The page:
Date of Award


Degree Name

Doctor of Philosophy


Science Studies

First Advisor

Dr. George G. Mallinson

Second Advisor

Dr. Robert Poel

Third Advisor

Dr. Judy Stewart

Fourth Advisor

Dr. Peter Northouse


The purpose of the study was to determine parental perceptions of Neonatal Intensive Care Unit (NICU) discharge teaching. Orem's (1985) self-care deficit theory was the conceptual framework. Fifty mothers and 15 fathers were interviewed in their homes following the infant's discharge to determine their perceptions of involvement, recall, need, satisfaction and importance of NICU discharge teaching.

The 50 infants in the sample were hospitalized an average of 41 days with a variety of neonatal diagnoses. The average age of the mothers was 27 years, and the sample of 50 included 82% married women, 42% primiparas, and 52% cesarean deliveries. Forty-two percent had not attended prenatal classes, and 76% had never taken a baby-care class.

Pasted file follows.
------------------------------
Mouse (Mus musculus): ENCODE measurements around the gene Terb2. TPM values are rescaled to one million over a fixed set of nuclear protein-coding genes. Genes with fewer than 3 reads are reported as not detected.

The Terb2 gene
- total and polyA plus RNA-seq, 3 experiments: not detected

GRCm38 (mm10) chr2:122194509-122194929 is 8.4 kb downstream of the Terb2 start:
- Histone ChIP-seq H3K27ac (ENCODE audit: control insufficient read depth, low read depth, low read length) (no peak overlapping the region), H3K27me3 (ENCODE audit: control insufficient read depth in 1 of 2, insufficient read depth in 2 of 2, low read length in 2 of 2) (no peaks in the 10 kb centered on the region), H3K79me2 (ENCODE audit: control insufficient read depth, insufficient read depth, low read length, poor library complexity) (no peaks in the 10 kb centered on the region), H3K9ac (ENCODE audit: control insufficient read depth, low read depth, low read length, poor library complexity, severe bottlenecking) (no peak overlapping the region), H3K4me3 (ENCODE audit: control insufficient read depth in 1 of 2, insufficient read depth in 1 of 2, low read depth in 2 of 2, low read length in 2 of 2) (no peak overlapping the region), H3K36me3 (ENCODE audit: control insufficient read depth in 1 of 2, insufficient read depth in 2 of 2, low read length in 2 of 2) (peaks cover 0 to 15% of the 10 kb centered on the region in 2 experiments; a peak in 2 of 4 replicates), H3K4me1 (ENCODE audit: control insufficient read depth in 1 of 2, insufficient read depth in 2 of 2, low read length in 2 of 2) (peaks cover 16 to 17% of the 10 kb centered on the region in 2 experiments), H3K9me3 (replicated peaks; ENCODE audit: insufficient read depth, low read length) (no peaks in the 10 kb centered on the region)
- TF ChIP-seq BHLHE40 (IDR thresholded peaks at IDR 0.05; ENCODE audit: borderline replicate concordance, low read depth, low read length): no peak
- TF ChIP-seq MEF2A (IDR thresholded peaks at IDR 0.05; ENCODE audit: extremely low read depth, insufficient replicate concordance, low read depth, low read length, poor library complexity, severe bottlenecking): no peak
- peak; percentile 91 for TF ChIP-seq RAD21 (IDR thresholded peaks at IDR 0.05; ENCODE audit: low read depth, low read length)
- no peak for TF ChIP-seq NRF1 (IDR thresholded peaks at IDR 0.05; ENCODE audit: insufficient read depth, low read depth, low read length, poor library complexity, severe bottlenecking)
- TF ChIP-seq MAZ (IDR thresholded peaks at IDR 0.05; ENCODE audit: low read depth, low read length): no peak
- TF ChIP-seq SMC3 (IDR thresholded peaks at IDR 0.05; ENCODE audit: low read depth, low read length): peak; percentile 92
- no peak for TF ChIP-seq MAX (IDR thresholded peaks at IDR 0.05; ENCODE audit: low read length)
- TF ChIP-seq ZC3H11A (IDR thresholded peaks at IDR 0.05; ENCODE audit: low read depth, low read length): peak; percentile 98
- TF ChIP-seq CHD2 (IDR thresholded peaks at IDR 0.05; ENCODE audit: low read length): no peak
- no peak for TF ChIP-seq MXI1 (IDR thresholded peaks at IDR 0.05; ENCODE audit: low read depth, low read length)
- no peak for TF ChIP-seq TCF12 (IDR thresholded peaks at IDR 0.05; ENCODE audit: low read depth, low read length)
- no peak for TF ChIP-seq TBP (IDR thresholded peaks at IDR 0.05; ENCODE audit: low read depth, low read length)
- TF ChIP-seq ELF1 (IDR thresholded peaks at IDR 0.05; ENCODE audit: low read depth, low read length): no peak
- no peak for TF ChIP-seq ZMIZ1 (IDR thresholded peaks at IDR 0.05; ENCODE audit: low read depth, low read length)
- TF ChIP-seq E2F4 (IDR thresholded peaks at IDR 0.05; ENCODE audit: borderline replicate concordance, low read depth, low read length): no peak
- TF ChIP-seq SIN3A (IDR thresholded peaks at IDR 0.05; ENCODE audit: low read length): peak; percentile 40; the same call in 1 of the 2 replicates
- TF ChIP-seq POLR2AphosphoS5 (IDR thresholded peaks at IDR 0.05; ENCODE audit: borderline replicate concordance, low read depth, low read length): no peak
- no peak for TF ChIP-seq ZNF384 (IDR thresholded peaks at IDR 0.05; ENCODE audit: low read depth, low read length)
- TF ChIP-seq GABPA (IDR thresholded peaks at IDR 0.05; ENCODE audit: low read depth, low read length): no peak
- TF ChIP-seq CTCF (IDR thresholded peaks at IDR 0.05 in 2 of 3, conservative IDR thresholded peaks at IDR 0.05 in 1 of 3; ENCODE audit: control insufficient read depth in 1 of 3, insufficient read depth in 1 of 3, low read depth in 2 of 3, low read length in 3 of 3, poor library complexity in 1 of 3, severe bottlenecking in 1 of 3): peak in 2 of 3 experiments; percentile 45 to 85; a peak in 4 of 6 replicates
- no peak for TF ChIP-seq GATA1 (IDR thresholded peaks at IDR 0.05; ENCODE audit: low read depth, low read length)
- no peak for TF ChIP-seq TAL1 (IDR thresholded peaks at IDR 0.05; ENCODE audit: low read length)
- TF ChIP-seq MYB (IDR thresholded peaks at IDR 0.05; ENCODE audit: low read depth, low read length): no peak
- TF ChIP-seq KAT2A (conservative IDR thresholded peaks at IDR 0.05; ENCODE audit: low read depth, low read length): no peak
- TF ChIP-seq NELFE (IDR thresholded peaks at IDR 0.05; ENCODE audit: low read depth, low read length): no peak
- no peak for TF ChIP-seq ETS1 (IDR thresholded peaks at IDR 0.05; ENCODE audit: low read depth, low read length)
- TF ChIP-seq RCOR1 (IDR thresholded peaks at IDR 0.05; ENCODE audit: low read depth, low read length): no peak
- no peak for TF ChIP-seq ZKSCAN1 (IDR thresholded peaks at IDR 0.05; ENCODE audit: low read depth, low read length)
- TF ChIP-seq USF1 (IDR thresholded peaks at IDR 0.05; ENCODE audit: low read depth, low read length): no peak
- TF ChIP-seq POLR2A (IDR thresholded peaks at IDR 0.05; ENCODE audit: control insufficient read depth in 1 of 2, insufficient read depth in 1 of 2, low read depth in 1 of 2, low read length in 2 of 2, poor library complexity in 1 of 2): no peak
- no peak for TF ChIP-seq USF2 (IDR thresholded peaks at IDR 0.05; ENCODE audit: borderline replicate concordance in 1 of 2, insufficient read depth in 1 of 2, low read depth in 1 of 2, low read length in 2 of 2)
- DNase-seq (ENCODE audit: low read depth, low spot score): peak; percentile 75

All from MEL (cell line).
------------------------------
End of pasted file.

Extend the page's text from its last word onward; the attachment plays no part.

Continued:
Most of the mothers visited their infant daily and had positive relationships with the nurses. Only 30% of the mothers perceived themselves as very involved in planning their discharge teaching. Eighty-four percent of the fathers and 86% of the mothers were very satisfied with the discharge teaching they had received. In some cases the parents perceived no need for the teaching they received. In other cases the parents perceived a need for the teaching, but did not recall being taught. The parents were generally satisfied with the teaching on individual areas, even when they perceived it as unneeded.

Parents considered all areas of the discharge planning instrument as important to their care of the infant. Eighty-two percent of the parents had experienced problems since discharge, and had located a source of post-discharge information. The post-discharge problems, parental suggestions for additional teaching, and sources of information are described. Among the recommendations are increased parental involvement in the planning phase, improved assessment of parent teaching needs, and consideration of additional anticipatory teaching for post-discharge problems.

Access Setting

Dissertation-Open Access